A country's consuls are usually low-key diplomats who handle issues like visa applications. But under President Hugo Chávez, two Venezuelan consuls in the United States have been anything but low-profile.
One drew the FBI's attention for his close links to Puerto Rican pro-independence militants. Another sparked concerns over his ties to a website that has published several anti-semitic rants.
Chávez has long been an exuberant salesman for ``21st Century Socialism,'' regularly bashing the U.S. ``empire'' and its ``lackeys,'' like Colombia next door and Israel farther afield. And his government has spent tens of millions of dollars selling that vision abroad.
But his foreign envoys sometimes seem to forget their diplomatic manners. Or worse.
Costa Rica last month publicly upbraided Venezuelan Ambassador Nelson Pineda for organizing a seminar in the Central American country dedicated to ``debating'' the controversial agreement that allows U.S. troops to use Colombian military bases.
``We made him aware of our discomfort and we asked him to fully respect . . . that there be no meddling in the internal affairs of Costa Rica,'' Foreign Minister Bruno Stagno told a news conference.
Far more troublesome was the case of Vinicio Romero, Venezuela's consul in Puerto Rico from October 2000 until March of 2006. A staunch Chávez supporter, he also was a biographer of the president's hero, Simon Bolivar, who led Venezuela's war of independence from Spain.
FBI agents in Puerto Rico began investigating Romero in 2004 or 2005 amid confidential reports he was meeting with pro-independence radicals, according to a Bush administration official briefed on the case. He asked for anonymity because of the sensitivity of the case.
Puerto Rican Senator Roberto Arango told El Nuevo Herald that he was ``told unofficially'' the FBI inquiry ``is continuing'' and involves allegations that the consulate is using diplomatic pouches to deliver Chávez government money for pro-independence radicals.
Independentistas are a tiny minority on the island, but radicals have resorted to terror attacks in the past, including bombings of civilian targets and a 1954 attack on the U.S. Congress that wounded five lawmakers.
The FBI office in San Juan said it had no comment. The Venezuelan embassy in Washington, which supervises the eight consulates in U.S. cities, ranging from San Francisco to Boston, did not reply to an El Nuevo Herald e-mail seeking its comment for this story.
Ironically, Romero's activities started to become public after he died from natural causes Nov. 20, 2006, while serving as ambassador to Trinidad and Tobago. A month later, the pro-independence weekly Claridad praised ``his solidarity with Puerto Rican independence'' and quoted his wife as saying that he ``lamented not having seen the independence of Puerto Rico, which he supported so much.''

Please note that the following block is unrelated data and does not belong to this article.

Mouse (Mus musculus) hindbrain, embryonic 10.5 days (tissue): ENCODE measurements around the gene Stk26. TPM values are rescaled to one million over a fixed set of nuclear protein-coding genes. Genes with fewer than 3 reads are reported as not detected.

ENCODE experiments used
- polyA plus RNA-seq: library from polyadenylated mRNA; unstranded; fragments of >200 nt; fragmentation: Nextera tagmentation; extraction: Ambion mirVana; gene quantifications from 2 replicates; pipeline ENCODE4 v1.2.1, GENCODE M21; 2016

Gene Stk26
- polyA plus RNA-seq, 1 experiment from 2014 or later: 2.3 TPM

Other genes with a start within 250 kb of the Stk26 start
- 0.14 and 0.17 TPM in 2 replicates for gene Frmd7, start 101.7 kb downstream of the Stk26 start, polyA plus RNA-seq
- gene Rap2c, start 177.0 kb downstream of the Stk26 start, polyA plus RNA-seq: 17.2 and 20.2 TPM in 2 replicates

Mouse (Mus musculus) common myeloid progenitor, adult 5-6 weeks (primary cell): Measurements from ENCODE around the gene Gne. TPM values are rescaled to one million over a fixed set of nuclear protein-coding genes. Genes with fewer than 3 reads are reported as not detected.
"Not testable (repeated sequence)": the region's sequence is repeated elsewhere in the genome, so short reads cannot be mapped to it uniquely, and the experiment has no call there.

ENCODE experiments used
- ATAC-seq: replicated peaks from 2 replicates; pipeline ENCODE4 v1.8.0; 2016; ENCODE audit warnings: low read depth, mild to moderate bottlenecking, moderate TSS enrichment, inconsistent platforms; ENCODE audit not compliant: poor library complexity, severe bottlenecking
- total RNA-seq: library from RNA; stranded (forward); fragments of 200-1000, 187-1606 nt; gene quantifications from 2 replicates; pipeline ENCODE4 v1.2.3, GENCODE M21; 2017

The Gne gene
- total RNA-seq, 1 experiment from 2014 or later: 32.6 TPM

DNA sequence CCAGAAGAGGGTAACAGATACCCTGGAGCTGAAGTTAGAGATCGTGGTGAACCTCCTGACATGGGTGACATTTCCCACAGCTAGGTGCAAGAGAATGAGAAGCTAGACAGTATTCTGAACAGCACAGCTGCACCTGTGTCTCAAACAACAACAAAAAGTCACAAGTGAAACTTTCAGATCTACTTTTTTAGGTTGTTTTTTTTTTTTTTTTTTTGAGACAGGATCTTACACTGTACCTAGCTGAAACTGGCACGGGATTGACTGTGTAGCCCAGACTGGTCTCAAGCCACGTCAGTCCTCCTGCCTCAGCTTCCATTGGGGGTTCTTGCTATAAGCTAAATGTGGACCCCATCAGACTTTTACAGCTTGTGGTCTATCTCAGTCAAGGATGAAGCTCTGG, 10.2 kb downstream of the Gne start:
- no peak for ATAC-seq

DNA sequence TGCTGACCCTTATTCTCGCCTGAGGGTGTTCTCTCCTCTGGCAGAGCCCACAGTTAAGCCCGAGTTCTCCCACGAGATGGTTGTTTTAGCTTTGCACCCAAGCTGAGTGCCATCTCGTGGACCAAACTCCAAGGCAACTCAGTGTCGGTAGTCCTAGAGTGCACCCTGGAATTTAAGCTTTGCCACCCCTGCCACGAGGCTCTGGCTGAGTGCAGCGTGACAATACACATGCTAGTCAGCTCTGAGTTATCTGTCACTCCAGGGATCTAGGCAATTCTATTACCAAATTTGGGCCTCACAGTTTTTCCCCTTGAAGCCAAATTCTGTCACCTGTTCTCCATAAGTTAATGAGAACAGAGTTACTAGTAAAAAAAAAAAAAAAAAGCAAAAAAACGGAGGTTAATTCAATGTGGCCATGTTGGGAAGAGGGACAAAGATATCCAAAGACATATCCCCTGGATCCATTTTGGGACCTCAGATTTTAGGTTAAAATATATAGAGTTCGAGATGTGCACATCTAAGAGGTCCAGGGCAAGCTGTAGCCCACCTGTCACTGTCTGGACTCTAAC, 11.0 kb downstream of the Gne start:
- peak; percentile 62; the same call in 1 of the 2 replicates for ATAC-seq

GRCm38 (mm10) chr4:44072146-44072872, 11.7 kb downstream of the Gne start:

Arango, a member of the U.S. territory's pro-statehood New Progressive Party, said the story prompted him to look into Romero's activities. And one year later he sent -- and made public -- a letter to Secretary of State Condoleezza Rice urging her ``to determine if the [Venezuelan]) consulate . . . is currently being used to finance the activities of political organizations in Puerto Rico.''
About 14 months after Arango wrote to Rice, Jewish-American groups began complaining that the Venezuelan consul in San Francisco, Martín Sánchez, was a co-founder and registered owner of Aporrea.org, a pro-Chávez website that has published several posts with titles like ``Jews, conspirators and assassins'' and ``Attack the synagogue!''
Michael Salberg, director of international affairs for the Anti-Defamation League, said the ADL complained to the State Department and received a written reply in April from Deputy Assistant Secretary Thomas Shannon, in charge of Western hemispheric affairs.
``Shannon wrote that the linkage was troubling and of deep concern, and that they would be working within the State Department and elsewhere to examine the facts and what options might be available,'' Salberg said.
CRITICAL OF ISRAEL
While Chávez has been harshly critical of Israel and its treatment of Palestinians in the occupied territories, his foreign ministry has insisted that it makes a clear distinction between anti-Israeli comments and anti-semitism.
Sánchez told El Nuevo Herald that he left Aporrea -- Spanish for pummeling -- when he joined the Venezuelan diplomatic corps in 2005 but that he remained the site's registered owner until early this year because he forgot to change it.
And he noted that on Feb. 6, 2009, he posted an article on Aporrea saying that while he was ``no longer active'' in the site's management he felt compelled to reply to a harshly anti-semitic tract that the site had published on Jan. 22.
He wrote that a shorthanded Aporrea staff erred in publishing the tract, by Venezuelan university professor Emilio Silva, and noted it was quickly withdrawn because it contained materials ``unjustly discriminatory against a religious group.''
To publicly challenge Jews on the streets, as the Silva tract demanded, amounted to ``fascist measures,'' Sánchez wrote. And to call the Holocaust a myth was a ``condemnable barbarity.''
``The fact that there's a motion picture industry that exploits those events with commercial and political goals does not change Hitler's actions,'' Sánchez added.
Sánchez then repeated the Silva tract at the end of his article, ``so that the users of this [website] can have a full version of it.''